“I like dramatic, show-stopping images,” says Greg Salvatori. “When I ask you to look at an artwork I created, I want to offer you something that is worthy of your time.”
Salvatori’s captivating photography, which he describes as “playful, uplifting, and provocative,” has found an international following. But behind their bright colors, allure, and technical skill lies a sensitive and thoughtful man who has known intense hardship and trauma and learned to heal through his work. “We all cope in different ways, but when I’m feeling particularly dark and out of sorts, I turn to creating beauty, because there is a life force in beauty,” he says.
Salvatori established his eponymous gallery in Whaler’s Wharf in Provincetown in the summer of 2019, the year he and his husband, writer James Polchin, became year-round residents. “I have lived in many beautiful cities around Europe,” Salvatori says. “Then I moved to New York City and, randomly, one weekend in the summer, found this glorious, phenomenal, unique place, which, to me, beats all other places in the world. In Provincetown, I have everything: the beach, the art community, the LGBTQ community, the friendliness, the liberals, the cute New England look — what else could I possibly want? I could not have imagined this place as a child trying to find his way out of unhappiness.”
As part of his devotion to the town, Salvatori designed and launched the website for the Ptown Gallery Stroll, a group of 35 galleries that banded together to promote the art colony during the pandemic — a time when traditional Friday night gallery openings were largely canceled to avoid crowds.
Born on the border between Italy and France, Salvatori’s childhood and youth were harsh. Following a painful split between his parents when he was very young, Salvatori’s mother joined a religious cult. He broke away at an early age, fleeing abuse at home and bullying at school, and effectively raised himself, taking on various jobs to survive poverty. Instead of allowing these difficulties to break his spirit, he discovered how to live, with evident gusto, a life of gratitude.
“It’s cheesy to say, ‘What doesn’t kill you makes you stronger’ — I believe that what doesn’t kill you should make you think,” Salvatori says. “I realized that every day is a gift, and that life is not necessarily filled with joy. So, when it is, I can’t stop myself from feeling thankful.”
Two of Salvatori’s most recent projects — the photo series “The Clouds,” shot following his father’s death early last year, and the collage series “Moonlight Ptown,” on view at Greg Salvatori Gallery through Sept. 30 — are examples of how he distills beauty from life’s challenges.
Salvatori’s father, with whom he had a strong bond as an adult, suffered from Alzheimer’s. It is not difficult, in Salvatori’s “Clouds” photographs of male faces disappearing into steam, to see an evocation of a loved one’s mind gradually dissolving in front of your eyes.
“My father was a journalist and a marvelous storyteller,” Salvatori says. “When he passed, I had the idea to collect a large number of artists and other creatives from Provincetown and to populate an imaginary heaven with all these interesting people for my father to interview, so that he could tell their stories. It was a way for me to reconcile myself with the fact that he was gone, but also to realize that he is still here within me, and within my art.”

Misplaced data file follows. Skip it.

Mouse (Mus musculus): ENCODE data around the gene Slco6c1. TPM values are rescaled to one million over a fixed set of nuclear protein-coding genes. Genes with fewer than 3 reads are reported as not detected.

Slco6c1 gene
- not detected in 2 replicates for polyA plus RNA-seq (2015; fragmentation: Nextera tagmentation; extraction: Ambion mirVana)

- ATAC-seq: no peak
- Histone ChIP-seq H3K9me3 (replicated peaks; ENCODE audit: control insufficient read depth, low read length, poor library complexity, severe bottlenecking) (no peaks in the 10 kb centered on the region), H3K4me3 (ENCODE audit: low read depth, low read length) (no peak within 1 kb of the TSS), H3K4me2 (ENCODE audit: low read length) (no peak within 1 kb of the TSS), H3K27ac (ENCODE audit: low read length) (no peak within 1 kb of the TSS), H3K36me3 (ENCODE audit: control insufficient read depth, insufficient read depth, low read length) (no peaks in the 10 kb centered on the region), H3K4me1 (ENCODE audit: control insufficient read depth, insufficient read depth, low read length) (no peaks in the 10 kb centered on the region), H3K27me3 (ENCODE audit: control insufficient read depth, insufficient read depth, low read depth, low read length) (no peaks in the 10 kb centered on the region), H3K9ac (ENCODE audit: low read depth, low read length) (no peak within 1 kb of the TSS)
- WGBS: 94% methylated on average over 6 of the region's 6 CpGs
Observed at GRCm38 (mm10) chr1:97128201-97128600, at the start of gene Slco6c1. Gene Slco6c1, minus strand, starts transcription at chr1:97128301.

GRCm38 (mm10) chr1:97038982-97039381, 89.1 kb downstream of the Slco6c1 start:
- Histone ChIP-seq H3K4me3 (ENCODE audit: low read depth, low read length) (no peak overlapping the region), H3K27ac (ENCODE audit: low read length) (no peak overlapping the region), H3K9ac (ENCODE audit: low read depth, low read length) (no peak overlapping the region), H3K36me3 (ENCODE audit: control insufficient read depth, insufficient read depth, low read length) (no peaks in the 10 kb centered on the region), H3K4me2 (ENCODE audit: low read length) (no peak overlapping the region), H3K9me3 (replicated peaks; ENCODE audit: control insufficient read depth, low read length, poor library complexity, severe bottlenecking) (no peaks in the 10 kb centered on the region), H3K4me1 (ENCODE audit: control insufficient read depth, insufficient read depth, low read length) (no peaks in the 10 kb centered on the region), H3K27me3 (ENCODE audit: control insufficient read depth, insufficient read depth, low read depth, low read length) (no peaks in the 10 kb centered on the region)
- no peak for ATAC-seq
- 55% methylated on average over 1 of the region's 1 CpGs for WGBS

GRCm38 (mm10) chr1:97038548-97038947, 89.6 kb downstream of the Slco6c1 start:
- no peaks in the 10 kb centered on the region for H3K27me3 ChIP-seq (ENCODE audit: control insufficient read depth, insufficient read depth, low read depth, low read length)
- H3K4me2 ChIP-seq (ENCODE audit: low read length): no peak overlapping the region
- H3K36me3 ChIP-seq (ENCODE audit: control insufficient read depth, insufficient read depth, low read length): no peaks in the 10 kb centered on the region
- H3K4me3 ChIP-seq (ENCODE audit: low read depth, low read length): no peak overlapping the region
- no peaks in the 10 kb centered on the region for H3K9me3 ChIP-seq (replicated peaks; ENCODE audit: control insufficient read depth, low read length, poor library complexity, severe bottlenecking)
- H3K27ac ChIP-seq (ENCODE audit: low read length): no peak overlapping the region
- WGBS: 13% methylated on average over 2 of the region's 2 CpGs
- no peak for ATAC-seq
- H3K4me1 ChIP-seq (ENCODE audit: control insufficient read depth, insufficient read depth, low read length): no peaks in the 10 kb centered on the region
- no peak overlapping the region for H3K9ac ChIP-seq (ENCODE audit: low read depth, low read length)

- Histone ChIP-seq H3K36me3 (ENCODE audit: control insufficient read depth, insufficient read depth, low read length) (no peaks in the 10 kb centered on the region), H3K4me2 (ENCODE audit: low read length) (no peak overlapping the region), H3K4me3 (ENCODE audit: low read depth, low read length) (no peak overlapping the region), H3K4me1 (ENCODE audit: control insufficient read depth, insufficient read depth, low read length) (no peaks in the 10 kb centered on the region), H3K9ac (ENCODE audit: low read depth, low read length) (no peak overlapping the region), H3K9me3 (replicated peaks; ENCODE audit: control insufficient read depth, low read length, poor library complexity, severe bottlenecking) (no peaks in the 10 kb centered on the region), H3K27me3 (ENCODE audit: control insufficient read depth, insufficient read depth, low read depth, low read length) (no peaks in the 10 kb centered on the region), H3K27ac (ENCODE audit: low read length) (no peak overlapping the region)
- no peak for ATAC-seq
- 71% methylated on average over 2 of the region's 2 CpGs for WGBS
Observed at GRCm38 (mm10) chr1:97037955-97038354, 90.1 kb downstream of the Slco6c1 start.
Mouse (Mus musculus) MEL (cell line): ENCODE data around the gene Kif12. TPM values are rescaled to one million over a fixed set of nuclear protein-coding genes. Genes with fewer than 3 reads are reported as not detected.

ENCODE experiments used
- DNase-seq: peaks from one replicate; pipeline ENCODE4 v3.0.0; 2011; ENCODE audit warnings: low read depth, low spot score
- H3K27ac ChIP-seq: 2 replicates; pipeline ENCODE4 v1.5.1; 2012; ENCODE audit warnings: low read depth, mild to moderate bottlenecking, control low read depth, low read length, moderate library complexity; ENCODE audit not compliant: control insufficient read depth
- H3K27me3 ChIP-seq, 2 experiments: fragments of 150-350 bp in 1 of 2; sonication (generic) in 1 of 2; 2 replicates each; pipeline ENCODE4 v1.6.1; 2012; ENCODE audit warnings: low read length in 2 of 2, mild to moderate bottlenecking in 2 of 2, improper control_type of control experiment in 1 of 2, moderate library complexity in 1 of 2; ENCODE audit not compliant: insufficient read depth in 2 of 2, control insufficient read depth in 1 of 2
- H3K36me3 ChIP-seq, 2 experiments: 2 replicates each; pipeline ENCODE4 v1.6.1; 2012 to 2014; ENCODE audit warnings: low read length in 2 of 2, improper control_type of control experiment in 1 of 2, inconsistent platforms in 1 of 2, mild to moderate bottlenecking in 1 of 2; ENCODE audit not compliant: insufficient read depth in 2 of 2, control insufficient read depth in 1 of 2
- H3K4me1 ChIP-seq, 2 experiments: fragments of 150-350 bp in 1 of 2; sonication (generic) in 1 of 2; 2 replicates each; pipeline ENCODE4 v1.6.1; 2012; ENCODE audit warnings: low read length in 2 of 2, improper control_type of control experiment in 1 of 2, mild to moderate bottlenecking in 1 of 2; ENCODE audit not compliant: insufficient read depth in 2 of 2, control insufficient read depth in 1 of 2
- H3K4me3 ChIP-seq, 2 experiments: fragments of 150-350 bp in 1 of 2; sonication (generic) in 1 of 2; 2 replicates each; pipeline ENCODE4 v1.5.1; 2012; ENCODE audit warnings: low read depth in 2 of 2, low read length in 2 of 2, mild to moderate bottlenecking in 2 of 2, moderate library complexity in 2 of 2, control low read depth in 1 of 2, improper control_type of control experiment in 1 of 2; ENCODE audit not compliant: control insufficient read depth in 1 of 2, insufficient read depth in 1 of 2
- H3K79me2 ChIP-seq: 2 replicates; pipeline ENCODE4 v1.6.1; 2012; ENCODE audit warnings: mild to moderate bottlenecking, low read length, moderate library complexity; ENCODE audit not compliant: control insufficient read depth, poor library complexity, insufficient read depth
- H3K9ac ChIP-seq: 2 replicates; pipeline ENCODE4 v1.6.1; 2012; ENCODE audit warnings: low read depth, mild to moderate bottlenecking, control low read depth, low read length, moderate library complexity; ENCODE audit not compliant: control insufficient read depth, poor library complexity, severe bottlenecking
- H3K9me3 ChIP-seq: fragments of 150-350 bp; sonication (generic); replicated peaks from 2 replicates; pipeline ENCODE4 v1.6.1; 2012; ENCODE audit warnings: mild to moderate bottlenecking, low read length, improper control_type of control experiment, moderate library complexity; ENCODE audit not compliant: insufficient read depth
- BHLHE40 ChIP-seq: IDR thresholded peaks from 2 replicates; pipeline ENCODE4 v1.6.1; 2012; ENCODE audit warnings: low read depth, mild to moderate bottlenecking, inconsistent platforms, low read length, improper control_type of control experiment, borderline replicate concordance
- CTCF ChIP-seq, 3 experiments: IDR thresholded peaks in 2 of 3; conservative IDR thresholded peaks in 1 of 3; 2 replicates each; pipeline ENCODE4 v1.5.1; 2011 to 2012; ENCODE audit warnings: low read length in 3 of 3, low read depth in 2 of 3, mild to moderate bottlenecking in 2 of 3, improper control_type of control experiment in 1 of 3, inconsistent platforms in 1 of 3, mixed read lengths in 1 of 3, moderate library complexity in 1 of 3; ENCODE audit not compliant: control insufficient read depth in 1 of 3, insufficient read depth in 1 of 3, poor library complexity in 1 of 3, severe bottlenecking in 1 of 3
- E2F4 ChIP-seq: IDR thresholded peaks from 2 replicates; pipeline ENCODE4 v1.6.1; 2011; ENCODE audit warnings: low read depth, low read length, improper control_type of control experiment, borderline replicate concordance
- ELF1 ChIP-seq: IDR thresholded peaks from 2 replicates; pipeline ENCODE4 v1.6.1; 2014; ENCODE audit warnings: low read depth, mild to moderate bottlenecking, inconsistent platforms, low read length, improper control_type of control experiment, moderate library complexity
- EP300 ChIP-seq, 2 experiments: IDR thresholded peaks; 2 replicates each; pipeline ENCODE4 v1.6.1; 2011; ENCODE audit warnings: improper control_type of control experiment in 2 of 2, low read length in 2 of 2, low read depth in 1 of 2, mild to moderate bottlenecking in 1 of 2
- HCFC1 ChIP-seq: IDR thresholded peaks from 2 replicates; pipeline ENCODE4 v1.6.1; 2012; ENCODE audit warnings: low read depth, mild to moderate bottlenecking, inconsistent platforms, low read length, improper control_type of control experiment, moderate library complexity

“Moonlight Ptown,” Salvatori says, came together as Covid-19 shut down the world. Salvatori biked through Provincetown, taking hundreds of images of windows and portholes. “Many photographers this year were taking ‘pandemic portraits,’ photos of people in their windows, as a way of documenting what was happening,” he says. But to populate his windows, Salvatori chose images that are vibrant and sexy from his “vault” of hundreds of thousands of photographs. “My pandemic portraits leave the pandemic behind and go into a dreamland where everything is as far as possible from the gray reality we are living in now,” he says.
Using the concept of a doll’s house into which the viewer — or voyeur — can peer, Salvatori created three-dimensional, layered collages of images to create the illusion of gazing into another person’s home. He sets up a contrast between the strength and beauty of male models’ bodies and “the fragility of the architecture of the old wooden houses with peeling paint.”
In saturated shades of blue and pink, Salvatori creates a mood of mysterious, moonlit streets. “I start from an image in my mind, a dream or a vision. Then, the process of trying to create this vision leads you to a new image that surprises you. Art, to me, is really about the journey, which, if you’re humble enough, can be open. You think you know where you are going, but then, you find yourself discovering a new land that is more beautiful than anything you could have envisioned.”
Salvatori’s “Moonlight Ptown” series is also an ode to his new home. One collage, Moored, in which a nude model has his arms tied behind his back through a window, suggests a sense of captivity. Salvatori, however, says he intended something quite different. “To me, this image is about the feeling of safe haven Provincetown gives me,” he says. “Instead of tying you down, the ropes are keeping you from drowning in the storm that is raging outside.”